Ÿ Law Gazette.
High security labs that handle the most dangerous viruses and bacteria have reported more than 100 accidents or near-misses to safety regulators in the past five years, official reports reveal. Reports obtained by the Guardian from the Health and Safety Executive (HSE) reveal that more than 70 incidents at UK government, university and hospital labs were serious enough to investigate. Many led to enforcement letters, or crown prohibition notices (CPN), ordering labs to shut until improvements were made. Some were so serious they ended in legal action (Risks 653). According to the Guardian, one blunder led to live anthrax being sent from a government facility to unsuspecting labs across the UK, a serious mistake that exposed other scientists to a potentially deadly disease risk. Another caused the failure of an air handling system that helped contain foot and mouth disease at a large animal lab. Wear and tear also caused problems and potentially put researchers in danger. At a top security Ministry of Defence lab, tears were found in isolation suits at a facility handling animals infected with the Ebola virus. The reports compiled by the HSE describe at least 116 incidents and 75 completed investigations since April 2010 at laboratories where the most dangerous organisms are handled. Other investigations are under way, but the HSE cannot disclose details of those in case they lead to legal action. All of the investigations were prompted by reports from lab managers who are obliged by law to tell the HSE when an accident or near-miss happens at their facility. According to the Guardian, labs that report the most incidents may not be the most lax. One factor that affects the number of reports – and investigations – is how professional staff are at reporting near-misses. It says a culture of blame makes people hide their mistakes and crucial lessons go unlearned. Similar problems have been encountered at US facilities (Risks 673).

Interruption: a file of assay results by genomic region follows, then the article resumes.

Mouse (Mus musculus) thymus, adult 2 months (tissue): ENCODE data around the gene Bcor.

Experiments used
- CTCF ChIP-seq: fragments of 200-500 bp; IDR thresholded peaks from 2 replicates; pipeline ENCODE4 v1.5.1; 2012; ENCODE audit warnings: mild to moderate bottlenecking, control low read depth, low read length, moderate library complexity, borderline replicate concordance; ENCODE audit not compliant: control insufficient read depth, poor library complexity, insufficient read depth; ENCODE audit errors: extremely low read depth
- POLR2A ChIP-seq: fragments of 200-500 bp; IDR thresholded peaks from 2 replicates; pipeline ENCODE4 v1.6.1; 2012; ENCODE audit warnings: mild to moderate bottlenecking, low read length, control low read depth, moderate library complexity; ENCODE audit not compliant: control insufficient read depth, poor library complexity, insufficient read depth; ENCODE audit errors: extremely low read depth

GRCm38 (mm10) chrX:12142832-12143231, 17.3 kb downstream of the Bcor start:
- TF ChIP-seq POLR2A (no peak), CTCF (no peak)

Ÿ The Guardian.
Newly published Network Rail board minutes reveal the company’s executive committee called in Carillion to hear what action the firm was taking after three of its workers were killed in a crash on the M4 last June. Five Carillion track workers from South Wales were on their way home in the early hours from a shift at Reading. Their white Transit van collided with the back of a lorry on the hard shoulder near Chippenham. The three men who died are understood not to have been wearing seat belts in the back of the van. In its latest board minutes, Network Rail said the discussion with Carillion was to discuss that “tragic accident”, and in particular to discuss the “lessons learnt and actions being taken” by Carillion. Network Rail said it would be tightening up its approach to the wearing of seat belts, already included in its ‘Lifesaving Rules’, and would introduce a campaign and move towards a zero tolerance regime. The firm said there have been five fatalities in road accidents this year involving its employees or those of contractors and a failure to wear seat belts would appear to have been a factor in at least four of these. Carillion is now the biggest beneficiary of Network Rail contracts. It was paid a total of £281m by the rail infrastructure company over the 2013/14 financial year. The firm is the second major contractor in to be called in over safety concerns, with BAM Nuttall asked to explain a series of serious safety incidents (Risks 680).